Inclusion criteria. We included all patients over 18 years of age. One patient who had an unsuccessful attempt at pericardiocentesis during the active chest compression phase of a code was excluded. In the remaining cases, the procedure was performed for diagnostic and therapeutic purposes in patients who had a pericardial effusion and were symptomatic, had evidence of significant elevation of intrapericardial pressures by echocardiography, or were hemodynamically unstable or suspected to have an infectious or malignant pericardial effusion. Patients undergoing surgical pericardial window were not included.
Study endpoints. The primary endpoint of the study was procedural success, defined as the ability to successfully access and place a drainage catheter into the pericardial space. The secondary procedure-related endpoints included the ability to drain pericardial fluid, absolute amount of fluid removed, and postprocedure effusion size. The safety endpoints included procedure-related complications, in-hospital mortality, and length of hospital stay.
Statistical analysis. Continuous variables were evaluated using the two-sided t-test and expressed as means ± standard deviation. Categorical variables were evaluated using Pearson’s Chi-square test and expressed as frequencies and percentages. A test was considered to be statistically significant at a two-sided P-value <.05. SPSS version 20.0 (IBM Corporation) was used to perform the statistical analysis.
Between November 1, 2011 and March 3, 2016, a total of 72 patients underwent pericardiocentesis at our institution. Standard ultrasound-guided approach was used in 51 of these patients and was performed throughout the study period, with the remaining 21 patients undergoing pericardiocentesis under continuous ultrasonographic guidance with needle guide assistance (performed between December 2014 and March 2016). Baseline characteristics for the studied populations are listed in Table 1. There were similar rates of prior open-heart surgery, active cancer, and history of malignancy between the two groups. Patients in the standard group had higher rates of diabetes and hypertension.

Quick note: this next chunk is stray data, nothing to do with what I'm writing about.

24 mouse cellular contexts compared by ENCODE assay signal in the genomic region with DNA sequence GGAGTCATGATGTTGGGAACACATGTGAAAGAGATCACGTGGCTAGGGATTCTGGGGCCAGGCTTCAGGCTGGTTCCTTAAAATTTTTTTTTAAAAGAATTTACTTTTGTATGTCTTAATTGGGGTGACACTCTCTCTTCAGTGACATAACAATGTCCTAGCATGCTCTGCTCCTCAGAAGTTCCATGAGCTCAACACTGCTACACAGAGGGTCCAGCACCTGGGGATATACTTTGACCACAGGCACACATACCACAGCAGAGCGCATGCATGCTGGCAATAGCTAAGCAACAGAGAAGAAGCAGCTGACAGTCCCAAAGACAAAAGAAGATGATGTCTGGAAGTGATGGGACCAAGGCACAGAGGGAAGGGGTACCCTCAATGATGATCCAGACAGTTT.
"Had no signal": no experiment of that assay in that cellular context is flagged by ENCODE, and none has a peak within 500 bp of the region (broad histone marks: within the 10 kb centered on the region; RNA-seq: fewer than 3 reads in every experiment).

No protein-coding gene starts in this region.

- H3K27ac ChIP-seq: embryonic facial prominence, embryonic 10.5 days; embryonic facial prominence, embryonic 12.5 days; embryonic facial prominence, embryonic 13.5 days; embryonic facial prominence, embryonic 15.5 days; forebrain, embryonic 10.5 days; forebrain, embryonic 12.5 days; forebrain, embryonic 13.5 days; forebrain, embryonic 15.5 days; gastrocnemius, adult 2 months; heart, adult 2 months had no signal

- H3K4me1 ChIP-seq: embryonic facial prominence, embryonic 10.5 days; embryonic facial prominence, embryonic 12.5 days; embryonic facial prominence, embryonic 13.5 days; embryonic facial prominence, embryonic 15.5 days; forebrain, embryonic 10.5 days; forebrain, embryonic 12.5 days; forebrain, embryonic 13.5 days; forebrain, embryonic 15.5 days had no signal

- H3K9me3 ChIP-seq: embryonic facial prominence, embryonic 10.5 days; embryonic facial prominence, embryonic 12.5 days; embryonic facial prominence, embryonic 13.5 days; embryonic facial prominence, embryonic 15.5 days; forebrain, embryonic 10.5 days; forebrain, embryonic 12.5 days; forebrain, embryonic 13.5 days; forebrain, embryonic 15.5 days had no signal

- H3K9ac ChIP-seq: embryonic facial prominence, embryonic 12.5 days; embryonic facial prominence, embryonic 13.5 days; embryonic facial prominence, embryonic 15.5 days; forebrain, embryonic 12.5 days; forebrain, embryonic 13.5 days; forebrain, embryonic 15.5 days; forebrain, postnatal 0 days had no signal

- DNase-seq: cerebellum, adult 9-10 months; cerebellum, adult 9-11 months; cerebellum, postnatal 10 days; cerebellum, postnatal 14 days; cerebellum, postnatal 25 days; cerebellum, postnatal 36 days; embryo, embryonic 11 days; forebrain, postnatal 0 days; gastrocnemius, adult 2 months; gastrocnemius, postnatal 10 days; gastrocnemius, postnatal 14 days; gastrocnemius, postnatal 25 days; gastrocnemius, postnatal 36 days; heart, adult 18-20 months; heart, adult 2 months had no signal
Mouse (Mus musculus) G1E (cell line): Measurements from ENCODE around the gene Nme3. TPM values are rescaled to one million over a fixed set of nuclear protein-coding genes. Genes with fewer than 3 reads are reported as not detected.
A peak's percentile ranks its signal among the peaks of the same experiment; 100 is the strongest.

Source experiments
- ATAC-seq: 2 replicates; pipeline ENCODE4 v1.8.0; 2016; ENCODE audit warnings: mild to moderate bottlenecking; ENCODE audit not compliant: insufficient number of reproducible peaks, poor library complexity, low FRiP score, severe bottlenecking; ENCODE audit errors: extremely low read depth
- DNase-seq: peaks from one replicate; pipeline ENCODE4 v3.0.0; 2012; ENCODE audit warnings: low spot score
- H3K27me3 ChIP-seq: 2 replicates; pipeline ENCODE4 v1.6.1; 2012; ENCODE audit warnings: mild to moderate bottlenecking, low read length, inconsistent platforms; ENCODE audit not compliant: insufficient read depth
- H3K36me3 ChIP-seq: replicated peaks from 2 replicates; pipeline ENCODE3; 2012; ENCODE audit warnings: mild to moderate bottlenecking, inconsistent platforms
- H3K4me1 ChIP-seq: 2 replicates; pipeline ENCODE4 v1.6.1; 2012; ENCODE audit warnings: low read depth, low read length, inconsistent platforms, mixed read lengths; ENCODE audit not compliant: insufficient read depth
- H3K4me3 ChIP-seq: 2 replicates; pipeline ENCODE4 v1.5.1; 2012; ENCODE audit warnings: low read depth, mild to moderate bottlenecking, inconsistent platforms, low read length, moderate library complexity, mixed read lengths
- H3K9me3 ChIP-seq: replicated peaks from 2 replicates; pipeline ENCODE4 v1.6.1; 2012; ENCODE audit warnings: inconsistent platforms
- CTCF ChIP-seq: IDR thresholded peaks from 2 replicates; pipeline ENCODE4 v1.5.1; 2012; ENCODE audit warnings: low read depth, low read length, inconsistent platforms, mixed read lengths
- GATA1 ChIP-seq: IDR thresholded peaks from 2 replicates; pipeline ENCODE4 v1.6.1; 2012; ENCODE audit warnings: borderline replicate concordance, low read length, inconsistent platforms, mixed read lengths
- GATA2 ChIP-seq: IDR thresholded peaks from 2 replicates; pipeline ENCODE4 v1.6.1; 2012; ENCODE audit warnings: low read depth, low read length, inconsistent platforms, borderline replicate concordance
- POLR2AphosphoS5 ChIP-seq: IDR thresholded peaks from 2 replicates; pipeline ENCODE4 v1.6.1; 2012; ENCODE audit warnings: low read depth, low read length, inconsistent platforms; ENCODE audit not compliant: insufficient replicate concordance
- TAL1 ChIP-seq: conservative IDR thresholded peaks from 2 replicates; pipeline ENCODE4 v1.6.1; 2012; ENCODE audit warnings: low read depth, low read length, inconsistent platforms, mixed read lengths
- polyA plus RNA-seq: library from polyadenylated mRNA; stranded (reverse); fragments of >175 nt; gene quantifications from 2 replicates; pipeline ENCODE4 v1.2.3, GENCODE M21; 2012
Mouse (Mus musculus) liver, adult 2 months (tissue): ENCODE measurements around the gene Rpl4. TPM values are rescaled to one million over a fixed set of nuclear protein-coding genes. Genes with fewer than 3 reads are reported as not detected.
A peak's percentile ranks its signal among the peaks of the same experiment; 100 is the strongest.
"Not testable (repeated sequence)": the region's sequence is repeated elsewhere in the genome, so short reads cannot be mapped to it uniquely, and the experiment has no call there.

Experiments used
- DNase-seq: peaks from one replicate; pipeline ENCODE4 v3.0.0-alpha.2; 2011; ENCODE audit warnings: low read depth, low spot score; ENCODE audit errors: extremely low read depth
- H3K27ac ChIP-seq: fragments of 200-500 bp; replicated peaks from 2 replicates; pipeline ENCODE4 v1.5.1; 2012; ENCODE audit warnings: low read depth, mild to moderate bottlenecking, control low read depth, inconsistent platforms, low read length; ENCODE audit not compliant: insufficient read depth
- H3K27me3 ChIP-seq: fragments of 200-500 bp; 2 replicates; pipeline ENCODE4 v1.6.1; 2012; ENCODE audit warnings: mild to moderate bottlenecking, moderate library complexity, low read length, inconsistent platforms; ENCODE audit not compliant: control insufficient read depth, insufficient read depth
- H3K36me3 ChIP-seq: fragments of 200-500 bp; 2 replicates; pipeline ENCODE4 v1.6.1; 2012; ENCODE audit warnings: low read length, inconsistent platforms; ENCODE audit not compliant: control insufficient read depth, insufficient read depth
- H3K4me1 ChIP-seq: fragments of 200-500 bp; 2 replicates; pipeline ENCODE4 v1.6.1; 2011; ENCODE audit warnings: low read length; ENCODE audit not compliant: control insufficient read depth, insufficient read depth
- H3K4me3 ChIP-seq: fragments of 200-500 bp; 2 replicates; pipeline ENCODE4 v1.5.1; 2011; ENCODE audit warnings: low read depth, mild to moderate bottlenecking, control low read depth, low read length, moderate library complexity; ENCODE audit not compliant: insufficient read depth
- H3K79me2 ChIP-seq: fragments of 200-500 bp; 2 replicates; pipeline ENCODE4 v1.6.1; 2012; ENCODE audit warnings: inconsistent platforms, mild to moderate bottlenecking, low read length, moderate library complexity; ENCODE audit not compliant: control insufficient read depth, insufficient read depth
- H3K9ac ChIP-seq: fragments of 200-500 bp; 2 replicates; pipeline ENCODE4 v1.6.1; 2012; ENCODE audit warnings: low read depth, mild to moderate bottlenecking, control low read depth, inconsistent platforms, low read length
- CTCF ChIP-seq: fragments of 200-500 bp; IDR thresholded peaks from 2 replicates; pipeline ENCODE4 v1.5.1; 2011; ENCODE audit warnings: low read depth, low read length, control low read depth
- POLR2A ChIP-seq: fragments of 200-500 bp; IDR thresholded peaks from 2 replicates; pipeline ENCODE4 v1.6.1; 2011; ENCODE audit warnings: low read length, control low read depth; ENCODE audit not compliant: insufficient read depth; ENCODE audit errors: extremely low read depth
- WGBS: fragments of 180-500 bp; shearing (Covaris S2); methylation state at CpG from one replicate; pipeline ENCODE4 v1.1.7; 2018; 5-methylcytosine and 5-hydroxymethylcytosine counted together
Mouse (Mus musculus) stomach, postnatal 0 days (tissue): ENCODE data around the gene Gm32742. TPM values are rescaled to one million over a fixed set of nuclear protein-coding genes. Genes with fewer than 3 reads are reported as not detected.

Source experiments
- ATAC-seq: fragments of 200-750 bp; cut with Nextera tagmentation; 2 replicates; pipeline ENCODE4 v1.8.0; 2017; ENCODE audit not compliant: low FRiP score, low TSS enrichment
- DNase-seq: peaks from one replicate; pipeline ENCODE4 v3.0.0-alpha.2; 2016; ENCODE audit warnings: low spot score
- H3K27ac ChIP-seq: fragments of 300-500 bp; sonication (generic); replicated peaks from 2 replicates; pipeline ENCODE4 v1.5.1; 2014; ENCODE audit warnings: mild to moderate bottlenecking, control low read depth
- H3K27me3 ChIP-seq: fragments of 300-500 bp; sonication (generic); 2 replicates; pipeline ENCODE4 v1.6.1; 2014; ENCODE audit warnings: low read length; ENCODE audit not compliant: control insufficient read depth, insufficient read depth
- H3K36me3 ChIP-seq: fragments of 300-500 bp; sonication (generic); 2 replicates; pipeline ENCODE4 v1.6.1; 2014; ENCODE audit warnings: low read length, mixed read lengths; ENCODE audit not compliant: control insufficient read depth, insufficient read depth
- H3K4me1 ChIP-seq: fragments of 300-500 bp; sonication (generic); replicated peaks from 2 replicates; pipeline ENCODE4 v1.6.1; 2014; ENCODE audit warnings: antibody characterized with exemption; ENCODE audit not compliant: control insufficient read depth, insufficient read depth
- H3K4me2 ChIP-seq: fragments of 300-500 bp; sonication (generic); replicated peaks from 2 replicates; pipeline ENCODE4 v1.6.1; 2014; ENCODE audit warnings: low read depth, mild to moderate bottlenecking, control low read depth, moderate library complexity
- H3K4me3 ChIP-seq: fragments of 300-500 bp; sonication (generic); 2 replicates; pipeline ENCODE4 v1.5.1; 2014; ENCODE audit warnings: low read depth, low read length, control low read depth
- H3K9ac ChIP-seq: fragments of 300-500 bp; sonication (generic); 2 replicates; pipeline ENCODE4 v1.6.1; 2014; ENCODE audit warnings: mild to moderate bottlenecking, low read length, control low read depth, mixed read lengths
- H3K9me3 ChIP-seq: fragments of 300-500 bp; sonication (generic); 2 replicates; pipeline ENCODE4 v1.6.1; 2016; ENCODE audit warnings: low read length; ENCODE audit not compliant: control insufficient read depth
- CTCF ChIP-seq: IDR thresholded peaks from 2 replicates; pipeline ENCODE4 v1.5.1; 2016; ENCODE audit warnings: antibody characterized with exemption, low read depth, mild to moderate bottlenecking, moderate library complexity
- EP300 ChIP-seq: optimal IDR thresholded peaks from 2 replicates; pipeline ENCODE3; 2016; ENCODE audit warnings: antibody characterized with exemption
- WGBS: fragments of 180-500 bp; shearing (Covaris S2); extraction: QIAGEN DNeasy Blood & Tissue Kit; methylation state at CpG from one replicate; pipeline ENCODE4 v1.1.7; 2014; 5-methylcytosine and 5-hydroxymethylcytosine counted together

Table 2 describes the various etiologies for pericardial effusion formation. The most common cause of pericardial effusion was idiopathic formation for both the needle guide (25%) and standard approach (35%) groups. Malignancy was the second most common etiology of effusion in the standard group, accounting for 30% of all effusions compared with 10% of malignant effusions in the needle guide group.
Echocardiographic characteristics of the groups are listed in Table 3. Most patients in the needle guide and standard groups had preserved left ventricular ejection fraction (63 ± 9% vs 54 ± 18%, respectively; P=.02). The effusion was moderate in size or greater in the majority of patients in both groups, with most of the effusions located circumferentially around the heart. Effusions were either partially or completely loculated in 18% of the patients in the standard approach group and in 5% of the patients undergoing pericardiocentesis under continuous ultrasonographic visualization (P=.13). Echocardiographic evidence of right ventricular diastolic collapse was present in 48% of the patients in the needle guide group and 53% of the standard group (P=.68).